USS Cole Suspect’s Trial Tests Gitmo Rules, Policy
By Jess Bravin, The Wall Street Journal
FORT MEADE, Md. — The man accused of planning the October 2000 attack on the USS Cole was arraigned Wednesday by a military commission in Guantanamo Bay, Cuba, but won a victory when a military judge ordered prison officials to stop reading his legal mail.
Abd al-Rahim al-Nashiri, who deferred entering a plea, faces capital charges for his alleged role in several attacks, including the suicide bombing of the USS Cole, which killed 17 sailors when terrorists crashed a small boat into the warship in Yemen.
Wednesday’s four-hour proceeding ushered in the first major prosecution under the 2009 Military Commissions Act signed by President Barack Obama. Mr. Obama had criticized the system conceived by the Bush administration and pledged to make it fairer and less secretive.
The chief prosecutor, Brig. Gen. Mark Martins, said the proceedings would meet “the highest standards of our ancient adversarial and public” justice system. Mr. Nashiri’s chief defense lawyer, Richard Kammen, a civilian death-penalty specialist, said that while the day went “probably as smoothly as it could have gone, a lot of the problems with this process are beginning to crystallize.”
For the first time, the public was permitted to observe proceedings from the continental U.S., through a closed-circuit feed to Fort Meade, outside Washington. A last-minute order by the military judge, Col. James Pohl, expanded access to anyone who showed up at the base.
The Saudi-born Mr. Nashiri spent years in the secret prisons of the Central Intelligence Agency after his 2002 capture, where he was one of three detainees the government acknowledges were waterboarded during a harsh interrogation regime defense attorneys describe as torture. Mr. Nashiri’s attorneys indicated that their strategy could focus on his treatment. Col. Pohl said that if Mr. Nashiri is convicted, defense lawyers could argue that government misconduct should weigh against imposing a death sentence.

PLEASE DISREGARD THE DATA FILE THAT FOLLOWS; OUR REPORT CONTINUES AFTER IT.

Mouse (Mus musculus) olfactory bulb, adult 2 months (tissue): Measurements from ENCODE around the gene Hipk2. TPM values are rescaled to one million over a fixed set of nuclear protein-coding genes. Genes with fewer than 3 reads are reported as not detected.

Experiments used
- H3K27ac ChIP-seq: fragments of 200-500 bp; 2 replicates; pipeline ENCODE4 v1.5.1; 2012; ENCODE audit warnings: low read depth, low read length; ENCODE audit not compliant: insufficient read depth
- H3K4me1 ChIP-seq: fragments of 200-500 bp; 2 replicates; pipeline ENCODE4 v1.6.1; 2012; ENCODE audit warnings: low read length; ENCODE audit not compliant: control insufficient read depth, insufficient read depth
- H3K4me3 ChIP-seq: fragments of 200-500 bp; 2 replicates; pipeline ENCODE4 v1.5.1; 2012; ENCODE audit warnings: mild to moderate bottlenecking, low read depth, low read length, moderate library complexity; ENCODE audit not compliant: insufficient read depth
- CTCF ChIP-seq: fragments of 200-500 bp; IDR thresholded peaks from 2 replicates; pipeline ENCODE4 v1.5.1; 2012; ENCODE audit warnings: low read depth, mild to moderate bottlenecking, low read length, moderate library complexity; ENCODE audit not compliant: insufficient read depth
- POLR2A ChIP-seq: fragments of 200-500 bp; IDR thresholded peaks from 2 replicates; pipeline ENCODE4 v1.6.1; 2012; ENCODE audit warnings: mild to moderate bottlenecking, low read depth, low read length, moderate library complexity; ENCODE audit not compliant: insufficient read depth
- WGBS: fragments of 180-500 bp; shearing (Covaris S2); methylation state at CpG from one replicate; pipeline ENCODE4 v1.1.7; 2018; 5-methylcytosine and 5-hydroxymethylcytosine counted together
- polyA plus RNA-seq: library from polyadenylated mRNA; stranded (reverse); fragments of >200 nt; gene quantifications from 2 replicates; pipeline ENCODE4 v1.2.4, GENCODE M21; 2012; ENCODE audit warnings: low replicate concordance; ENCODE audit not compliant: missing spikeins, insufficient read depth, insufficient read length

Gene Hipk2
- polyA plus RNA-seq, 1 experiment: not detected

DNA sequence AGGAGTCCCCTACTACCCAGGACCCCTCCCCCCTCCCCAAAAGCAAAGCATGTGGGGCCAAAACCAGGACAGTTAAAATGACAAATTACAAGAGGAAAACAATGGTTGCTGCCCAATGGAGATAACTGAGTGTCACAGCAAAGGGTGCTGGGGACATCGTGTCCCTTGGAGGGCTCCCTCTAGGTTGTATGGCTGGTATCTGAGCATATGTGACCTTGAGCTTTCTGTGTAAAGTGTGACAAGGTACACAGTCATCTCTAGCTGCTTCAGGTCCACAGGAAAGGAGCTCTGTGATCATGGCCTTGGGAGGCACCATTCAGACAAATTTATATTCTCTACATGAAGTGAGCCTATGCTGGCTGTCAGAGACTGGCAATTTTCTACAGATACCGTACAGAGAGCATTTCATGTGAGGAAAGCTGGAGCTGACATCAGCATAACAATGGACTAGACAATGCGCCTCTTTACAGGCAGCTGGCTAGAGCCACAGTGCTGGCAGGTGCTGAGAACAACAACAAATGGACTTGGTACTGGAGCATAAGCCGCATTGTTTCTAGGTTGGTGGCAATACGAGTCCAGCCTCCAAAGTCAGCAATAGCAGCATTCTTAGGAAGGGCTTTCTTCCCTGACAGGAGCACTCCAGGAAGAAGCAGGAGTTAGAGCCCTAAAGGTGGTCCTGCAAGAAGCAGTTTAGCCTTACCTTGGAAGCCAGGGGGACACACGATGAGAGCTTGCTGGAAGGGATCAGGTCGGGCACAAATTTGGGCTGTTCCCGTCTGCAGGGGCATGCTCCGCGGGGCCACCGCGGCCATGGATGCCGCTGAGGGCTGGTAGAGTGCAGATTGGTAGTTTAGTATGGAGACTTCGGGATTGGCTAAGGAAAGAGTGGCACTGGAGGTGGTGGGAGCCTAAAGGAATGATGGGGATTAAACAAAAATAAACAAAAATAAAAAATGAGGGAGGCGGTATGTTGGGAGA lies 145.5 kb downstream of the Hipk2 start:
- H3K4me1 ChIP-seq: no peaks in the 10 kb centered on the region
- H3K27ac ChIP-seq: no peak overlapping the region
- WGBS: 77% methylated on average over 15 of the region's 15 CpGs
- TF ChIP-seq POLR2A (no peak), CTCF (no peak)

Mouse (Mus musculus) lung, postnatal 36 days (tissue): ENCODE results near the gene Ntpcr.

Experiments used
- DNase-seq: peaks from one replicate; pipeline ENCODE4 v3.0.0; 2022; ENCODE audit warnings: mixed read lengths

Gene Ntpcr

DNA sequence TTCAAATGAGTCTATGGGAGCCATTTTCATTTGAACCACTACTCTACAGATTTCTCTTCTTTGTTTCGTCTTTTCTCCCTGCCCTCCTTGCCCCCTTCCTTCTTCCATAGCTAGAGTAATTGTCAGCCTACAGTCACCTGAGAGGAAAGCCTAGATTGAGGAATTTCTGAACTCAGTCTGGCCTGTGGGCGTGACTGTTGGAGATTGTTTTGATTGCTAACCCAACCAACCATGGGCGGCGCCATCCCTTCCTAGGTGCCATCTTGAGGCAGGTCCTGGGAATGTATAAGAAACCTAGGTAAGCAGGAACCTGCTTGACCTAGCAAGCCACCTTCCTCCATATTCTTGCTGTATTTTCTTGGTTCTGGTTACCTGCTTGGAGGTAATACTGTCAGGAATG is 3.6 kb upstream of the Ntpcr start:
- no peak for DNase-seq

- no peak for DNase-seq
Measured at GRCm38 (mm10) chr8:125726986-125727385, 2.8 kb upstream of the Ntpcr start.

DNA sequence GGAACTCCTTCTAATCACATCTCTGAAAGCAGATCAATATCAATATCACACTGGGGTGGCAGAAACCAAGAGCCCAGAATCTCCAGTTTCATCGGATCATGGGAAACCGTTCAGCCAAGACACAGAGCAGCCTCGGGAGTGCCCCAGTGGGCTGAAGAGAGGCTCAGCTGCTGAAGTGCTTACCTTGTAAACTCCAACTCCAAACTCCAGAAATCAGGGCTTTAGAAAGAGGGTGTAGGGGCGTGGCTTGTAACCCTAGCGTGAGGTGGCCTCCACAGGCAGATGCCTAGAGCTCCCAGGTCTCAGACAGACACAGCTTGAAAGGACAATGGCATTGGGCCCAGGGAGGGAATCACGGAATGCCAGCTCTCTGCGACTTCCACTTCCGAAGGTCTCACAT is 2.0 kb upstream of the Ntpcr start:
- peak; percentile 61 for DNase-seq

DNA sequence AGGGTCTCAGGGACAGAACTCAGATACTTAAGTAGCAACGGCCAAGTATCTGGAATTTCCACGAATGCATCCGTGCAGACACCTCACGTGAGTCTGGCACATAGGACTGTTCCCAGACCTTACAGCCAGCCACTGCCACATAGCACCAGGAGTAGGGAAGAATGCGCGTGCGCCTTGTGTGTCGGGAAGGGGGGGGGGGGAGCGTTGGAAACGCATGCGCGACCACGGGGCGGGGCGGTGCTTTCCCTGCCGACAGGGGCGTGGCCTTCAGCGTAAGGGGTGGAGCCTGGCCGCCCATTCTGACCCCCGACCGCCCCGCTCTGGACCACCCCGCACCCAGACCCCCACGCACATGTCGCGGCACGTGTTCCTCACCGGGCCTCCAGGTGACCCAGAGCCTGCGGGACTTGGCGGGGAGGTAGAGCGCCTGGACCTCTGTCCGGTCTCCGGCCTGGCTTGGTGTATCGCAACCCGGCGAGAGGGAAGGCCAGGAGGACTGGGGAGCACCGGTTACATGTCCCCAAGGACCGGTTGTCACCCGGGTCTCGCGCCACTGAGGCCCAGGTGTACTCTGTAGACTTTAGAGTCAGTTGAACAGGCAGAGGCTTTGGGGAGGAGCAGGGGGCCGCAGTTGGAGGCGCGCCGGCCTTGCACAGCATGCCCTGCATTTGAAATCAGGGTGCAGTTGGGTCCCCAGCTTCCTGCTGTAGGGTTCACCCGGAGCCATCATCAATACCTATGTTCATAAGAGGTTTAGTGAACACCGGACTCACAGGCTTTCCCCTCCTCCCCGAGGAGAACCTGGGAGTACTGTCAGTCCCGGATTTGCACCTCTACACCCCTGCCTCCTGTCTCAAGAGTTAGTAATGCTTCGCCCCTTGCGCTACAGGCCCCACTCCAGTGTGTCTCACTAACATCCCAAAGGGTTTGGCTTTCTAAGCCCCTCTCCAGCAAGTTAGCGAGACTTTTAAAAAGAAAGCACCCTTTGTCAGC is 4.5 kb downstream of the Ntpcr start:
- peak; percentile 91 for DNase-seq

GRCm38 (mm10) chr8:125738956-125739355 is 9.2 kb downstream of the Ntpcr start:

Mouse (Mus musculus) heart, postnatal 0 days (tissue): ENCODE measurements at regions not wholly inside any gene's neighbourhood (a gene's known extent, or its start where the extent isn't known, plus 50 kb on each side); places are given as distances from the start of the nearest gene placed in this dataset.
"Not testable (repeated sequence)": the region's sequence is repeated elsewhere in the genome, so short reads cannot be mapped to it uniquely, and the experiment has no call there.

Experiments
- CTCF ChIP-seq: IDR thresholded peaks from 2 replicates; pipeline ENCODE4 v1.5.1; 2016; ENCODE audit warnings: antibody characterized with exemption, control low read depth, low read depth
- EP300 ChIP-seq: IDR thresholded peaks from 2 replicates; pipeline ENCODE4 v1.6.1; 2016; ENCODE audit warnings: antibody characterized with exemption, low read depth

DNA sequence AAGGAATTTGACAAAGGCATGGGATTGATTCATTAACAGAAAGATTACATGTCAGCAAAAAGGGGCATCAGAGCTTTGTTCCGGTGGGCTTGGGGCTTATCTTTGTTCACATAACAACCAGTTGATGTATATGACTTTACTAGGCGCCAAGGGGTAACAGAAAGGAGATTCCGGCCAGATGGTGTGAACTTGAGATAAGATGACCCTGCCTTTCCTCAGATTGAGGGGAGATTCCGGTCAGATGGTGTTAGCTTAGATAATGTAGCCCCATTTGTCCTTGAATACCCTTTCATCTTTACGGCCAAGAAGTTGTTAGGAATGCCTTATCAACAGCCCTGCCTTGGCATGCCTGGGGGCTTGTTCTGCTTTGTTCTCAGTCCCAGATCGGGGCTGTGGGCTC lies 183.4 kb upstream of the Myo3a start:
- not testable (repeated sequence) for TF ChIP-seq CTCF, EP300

The Convention Against Torture requires authorities who receive credible evidence of torture to refer the alleged torturers for possible prosecution. Mr. Kammen asked if Col. Pohl would refer even “high officials,” if such evidence were introduced. Col. Pohl said that while he wouldn’t offer an “advisory opinion,” he would, in all matters, “comply with the requirements of the law.”
More immediately, defense attorneys scored a victory when Col. Pohl, over vigorous government objection, ordered prison officials to stop reading confidential mail between the defendant and his lawyers. The military judge discounted assertions by the deputy trial prosecutor, Cmdr. Andrea Lockhart, that “national security” and “force protection” required such measures, noting that they had been imposed only a month ago.
Mr. Nashiri, 46 years old, seemed upbeat and occasionally bemused during the hearing, usually speaking through an Arabic interpreter but occasionally offering a few words in English.
The government arranged for survivors of the Cole attack and relatives of its victims to witness the proceedings.
“I always thought it would be very upsetting to me,” said John Clodfelter, whose son, Kenneth Clodfelter, was a sailor killed in the bombing. “But when we first saw him coming into the courtroom, he was just a pitiful-looking person.”
(c) 2011 Dow Jones & Company, Inc.
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